The conservative commentariat is making it easier for congressional Republicans to oppose Obama's stimulus package. From Peggy Noonan to David Brooks -- two conservative columnists who have been sometime Obama fans -- are both critics today.
And the Wall Street Journal editorial page does its own analysis that -- not surprisingly -- is critical of the bill. But it only strengthens the spine of conservative Republicans.
The Los Angeles Times has a piece that notes while congressional Republicans have easily come up with consensus reasons to oppose the stimulus, they don't have a consensus on alternative ideas. "The party's scattershot stance points up two problems facing Republicans after their dismal showing in November's election: Absent a central figure like the president, who speaks for Republicans? And with its image in tatters, how does the GOP oppose Obama without seeming heedlessly partisan, or ignoring the voters' desire for quick action to ease the economic hurt?"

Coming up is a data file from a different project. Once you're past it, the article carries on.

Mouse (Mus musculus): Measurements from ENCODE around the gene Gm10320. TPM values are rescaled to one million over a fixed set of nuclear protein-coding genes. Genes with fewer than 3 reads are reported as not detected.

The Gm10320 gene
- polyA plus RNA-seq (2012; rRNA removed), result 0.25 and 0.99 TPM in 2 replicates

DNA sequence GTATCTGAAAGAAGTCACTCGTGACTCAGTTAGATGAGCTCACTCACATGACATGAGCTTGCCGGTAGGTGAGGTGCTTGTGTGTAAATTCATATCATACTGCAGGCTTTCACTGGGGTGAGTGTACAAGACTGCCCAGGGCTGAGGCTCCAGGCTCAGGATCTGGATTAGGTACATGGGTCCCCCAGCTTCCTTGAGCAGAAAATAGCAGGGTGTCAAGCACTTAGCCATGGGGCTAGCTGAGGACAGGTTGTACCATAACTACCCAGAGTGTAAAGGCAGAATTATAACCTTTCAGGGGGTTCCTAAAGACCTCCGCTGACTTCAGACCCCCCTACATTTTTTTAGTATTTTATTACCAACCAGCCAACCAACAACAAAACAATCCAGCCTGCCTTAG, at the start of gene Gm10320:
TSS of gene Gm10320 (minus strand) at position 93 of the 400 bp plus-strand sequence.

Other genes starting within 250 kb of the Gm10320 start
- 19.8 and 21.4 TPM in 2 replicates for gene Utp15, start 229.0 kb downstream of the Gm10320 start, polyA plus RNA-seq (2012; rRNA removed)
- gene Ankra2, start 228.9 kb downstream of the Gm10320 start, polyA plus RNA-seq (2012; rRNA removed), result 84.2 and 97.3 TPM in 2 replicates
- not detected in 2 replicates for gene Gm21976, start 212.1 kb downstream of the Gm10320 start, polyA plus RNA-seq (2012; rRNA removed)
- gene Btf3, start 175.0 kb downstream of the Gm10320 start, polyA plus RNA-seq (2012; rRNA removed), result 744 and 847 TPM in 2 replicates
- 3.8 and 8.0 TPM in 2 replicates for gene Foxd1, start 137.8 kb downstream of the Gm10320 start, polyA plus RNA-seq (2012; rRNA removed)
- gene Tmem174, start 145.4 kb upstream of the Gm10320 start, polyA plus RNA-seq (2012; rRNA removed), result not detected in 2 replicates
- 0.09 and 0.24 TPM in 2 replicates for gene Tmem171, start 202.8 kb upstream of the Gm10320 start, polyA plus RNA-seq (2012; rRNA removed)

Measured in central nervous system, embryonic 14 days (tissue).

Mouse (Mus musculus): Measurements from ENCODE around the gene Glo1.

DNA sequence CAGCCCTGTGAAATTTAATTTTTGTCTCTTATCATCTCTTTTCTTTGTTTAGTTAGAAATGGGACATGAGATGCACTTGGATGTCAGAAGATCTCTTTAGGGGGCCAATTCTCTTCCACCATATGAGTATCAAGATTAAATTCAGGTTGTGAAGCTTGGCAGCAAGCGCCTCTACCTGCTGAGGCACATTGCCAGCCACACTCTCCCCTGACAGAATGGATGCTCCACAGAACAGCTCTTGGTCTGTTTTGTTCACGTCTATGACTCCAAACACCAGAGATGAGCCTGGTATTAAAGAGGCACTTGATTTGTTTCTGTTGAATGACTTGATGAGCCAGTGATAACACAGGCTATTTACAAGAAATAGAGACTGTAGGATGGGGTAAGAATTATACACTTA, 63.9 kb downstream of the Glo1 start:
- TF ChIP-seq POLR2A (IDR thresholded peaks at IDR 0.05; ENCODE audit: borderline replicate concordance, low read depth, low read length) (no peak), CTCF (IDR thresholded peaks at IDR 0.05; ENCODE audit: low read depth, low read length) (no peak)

Are Republicans trying more to rebrand themselves during this stimulus debate than trying to improve the bill? The Washington Post: "The unanimous vote by House Republicans against President Obama's stimulus plan provided an early indication that the GOP hopes to regain power by becoming the champion of small government, a reputation many felt slipped away during the high-spending Bush years."
Ed Secretary Arne Duncan defended the billions for education in the stimulus package. "'If we want to stimulate the economy, we need a better-educated workforce,' Duncan said Thursday in an interview with The Associated Press. 'That's the only way, long-term, we're going to get out of this economic crisis,' he said."